While a similar definition of ‘workman’ exists under the current Industrial Disputes Act, it is applicable for limited purposes such as retrenchment or in cases of disputes with an employer.

If an individual is a worker, under the labour codes, he will be eligible for additional benefits from employers such as overtime for working beyond 8 hours on any day or 48 hours in any week and leave encashment for un-availed leave at the end of the year. Employers will also need to set up a grievance redressal committee where workers can file complaints on any matter.

From an employer’s perspective, it may be quite challenging to identify workers given that the definition lacks clarity and has been a matter of extensive litigation in the past. Terminologies such as managerial or supervisory role have not been defined and may have very different meaning in today’s digital world than that interpreted by the courts in the past. For instance, if someone is supervising work done by robots or other artificial intelligence tools, will it mean they are supervisors and therefore not workers?

Tracking of overtime specially in alternative work arrangements may be challenging for employees. Annual leave encashment will be counter-productive, as workers may not avail leave to receive a higher payout at the year end. Further, in service organizations where there is no categorization of blue-collared and white-collared jobs, companies may face a huge dilemma on how to communicate different leave encashment policies for employees and workers.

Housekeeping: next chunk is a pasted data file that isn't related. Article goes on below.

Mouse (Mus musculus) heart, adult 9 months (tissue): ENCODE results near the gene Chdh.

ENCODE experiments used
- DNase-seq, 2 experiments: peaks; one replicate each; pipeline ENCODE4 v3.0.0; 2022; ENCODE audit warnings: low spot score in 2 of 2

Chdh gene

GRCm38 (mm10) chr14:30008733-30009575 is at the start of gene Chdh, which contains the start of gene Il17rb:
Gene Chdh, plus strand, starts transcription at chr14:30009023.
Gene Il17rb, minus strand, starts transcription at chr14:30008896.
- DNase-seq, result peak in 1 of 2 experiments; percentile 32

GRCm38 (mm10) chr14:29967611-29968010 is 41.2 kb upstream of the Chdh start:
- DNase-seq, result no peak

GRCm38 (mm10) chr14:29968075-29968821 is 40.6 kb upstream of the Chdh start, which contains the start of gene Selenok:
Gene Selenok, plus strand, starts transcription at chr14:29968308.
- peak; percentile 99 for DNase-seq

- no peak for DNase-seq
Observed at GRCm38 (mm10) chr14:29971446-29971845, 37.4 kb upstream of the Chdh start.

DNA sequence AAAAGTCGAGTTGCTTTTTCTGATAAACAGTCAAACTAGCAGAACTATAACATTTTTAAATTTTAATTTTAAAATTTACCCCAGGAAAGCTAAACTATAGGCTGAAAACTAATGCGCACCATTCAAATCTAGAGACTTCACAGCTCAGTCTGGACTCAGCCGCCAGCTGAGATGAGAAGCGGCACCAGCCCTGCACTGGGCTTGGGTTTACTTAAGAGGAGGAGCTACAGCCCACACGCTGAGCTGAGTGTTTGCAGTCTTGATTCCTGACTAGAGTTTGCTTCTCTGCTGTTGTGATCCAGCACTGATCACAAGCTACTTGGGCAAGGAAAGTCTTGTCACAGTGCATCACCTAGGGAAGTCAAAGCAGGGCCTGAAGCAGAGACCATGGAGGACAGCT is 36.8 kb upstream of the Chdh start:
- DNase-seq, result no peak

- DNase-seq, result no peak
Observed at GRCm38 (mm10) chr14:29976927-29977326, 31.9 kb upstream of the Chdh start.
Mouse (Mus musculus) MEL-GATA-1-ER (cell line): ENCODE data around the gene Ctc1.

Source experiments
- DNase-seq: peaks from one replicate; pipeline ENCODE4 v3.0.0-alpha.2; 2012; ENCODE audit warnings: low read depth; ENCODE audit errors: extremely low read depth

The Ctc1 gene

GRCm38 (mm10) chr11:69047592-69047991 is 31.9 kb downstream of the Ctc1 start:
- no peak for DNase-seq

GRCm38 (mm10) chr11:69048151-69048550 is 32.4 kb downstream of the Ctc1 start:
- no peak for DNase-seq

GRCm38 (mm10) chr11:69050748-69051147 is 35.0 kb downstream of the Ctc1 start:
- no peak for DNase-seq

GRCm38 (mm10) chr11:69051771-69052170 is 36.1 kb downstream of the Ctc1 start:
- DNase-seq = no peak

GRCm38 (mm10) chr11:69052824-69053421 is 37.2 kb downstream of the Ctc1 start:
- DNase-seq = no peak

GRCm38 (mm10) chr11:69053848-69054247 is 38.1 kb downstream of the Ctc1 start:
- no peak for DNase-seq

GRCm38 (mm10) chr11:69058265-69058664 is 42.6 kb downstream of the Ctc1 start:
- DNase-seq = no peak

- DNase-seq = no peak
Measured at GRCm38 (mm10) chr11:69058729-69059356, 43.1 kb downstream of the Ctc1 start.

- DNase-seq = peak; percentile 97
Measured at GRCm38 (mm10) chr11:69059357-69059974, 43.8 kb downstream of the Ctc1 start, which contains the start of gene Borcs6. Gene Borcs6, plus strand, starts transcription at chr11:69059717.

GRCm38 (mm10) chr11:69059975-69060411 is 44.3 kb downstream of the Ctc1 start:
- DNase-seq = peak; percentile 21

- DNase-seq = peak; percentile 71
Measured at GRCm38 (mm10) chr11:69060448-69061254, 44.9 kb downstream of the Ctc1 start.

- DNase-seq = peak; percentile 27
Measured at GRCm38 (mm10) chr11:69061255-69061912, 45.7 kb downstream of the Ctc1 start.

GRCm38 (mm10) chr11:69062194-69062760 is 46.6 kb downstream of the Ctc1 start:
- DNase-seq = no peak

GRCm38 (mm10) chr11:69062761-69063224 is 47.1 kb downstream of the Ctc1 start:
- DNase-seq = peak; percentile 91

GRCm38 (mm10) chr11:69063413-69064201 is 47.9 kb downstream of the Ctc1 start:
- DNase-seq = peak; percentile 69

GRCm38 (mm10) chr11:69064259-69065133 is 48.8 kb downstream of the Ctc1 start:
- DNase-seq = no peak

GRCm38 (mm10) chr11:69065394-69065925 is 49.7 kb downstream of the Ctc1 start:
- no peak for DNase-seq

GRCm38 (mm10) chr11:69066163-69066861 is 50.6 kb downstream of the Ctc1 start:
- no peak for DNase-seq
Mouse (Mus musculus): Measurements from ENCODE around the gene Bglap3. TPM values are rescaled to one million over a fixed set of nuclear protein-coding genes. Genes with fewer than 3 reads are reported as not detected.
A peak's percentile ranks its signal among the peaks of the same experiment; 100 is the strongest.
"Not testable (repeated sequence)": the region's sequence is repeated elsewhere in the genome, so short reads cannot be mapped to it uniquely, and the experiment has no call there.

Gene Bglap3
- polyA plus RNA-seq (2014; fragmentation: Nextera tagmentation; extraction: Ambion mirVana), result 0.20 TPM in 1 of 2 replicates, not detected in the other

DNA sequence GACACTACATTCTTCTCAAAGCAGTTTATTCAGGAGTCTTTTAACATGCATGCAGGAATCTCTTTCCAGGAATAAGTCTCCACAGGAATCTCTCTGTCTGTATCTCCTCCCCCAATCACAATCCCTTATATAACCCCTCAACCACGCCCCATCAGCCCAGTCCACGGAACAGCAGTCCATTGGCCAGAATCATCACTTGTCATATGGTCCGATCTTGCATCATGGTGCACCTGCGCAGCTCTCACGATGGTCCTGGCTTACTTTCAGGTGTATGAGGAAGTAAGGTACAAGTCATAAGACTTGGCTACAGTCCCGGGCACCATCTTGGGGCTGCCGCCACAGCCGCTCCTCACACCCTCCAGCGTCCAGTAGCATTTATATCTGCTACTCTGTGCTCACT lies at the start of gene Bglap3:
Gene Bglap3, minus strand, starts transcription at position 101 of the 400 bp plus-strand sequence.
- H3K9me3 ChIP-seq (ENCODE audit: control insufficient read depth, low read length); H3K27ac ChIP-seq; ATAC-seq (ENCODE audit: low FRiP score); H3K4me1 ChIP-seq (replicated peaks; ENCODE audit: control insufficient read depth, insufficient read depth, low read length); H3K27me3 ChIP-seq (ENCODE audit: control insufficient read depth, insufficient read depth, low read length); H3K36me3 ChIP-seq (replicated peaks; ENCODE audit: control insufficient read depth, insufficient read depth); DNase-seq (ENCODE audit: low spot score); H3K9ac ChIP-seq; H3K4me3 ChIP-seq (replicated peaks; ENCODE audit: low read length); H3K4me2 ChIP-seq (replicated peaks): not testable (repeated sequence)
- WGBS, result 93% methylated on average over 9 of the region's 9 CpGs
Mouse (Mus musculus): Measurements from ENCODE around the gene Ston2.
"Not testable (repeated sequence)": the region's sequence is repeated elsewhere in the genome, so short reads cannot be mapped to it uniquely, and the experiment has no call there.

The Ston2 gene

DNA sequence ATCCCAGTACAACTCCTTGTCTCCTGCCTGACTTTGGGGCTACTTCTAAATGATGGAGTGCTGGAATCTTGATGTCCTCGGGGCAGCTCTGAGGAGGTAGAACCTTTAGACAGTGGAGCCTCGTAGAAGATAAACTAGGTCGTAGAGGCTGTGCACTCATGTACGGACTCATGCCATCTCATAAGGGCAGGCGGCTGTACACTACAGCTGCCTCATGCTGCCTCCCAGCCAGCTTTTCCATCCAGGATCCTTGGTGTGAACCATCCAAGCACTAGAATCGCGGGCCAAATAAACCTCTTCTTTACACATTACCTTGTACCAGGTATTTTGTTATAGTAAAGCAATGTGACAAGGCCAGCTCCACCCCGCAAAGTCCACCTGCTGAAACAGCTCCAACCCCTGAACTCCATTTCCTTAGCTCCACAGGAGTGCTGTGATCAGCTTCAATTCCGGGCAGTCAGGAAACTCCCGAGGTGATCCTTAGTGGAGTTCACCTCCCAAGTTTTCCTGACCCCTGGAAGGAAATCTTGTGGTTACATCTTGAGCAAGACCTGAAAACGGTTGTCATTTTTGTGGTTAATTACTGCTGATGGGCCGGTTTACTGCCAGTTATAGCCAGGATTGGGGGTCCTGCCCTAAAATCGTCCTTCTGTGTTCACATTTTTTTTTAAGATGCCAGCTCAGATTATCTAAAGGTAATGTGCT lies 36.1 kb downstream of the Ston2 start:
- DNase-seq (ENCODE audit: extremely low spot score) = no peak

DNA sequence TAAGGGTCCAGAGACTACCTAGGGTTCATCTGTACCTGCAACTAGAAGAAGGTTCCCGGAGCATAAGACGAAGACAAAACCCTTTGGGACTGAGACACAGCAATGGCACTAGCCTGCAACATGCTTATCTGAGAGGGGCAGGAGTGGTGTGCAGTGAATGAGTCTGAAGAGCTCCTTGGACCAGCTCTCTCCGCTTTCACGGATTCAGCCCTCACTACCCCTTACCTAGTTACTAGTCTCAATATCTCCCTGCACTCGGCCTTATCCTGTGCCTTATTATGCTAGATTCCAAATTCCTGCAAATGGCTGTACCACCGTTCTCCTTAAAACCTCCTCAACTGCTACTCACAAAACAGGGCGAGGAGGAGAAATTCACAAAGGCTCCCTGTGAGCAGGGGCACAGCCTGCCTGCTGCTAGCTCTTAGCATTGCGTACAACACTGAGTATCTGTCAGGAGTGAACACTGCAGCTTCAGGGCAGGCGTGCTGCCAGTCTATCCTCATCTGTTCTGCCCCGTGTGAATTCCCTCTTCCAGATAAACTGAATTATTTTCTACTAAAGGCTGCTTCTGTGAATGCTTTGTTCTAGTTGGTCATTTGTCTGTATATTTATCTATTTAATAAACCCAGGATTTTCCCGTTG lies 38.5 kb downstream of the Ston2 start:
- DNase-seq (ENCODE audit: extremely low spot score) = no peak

Balancing of employer duties and employee rights

Labour codes have not lost sight of challenges faced by employers because of multiple trade unions. The labour codes have given recognition to a negotiating union or negotiation council in establishments that have multiple trade unions. Such a negotiating union or negotiation council will have representatives from all trade unions in the establishment and will negotiate benefits and service conditions with the employer.

Addressing the issue faced by employers where unplanned strikes affect business continuity, the new labour codes provide that no employee will be allowed to go on strike without a mandatory 14 day notice to the employer.

Labour codes have enhanced the threshold number of employees from 100 to 300 for an employer to seek approval from the central government for retrenchment of workers.

Fixed term contract hiring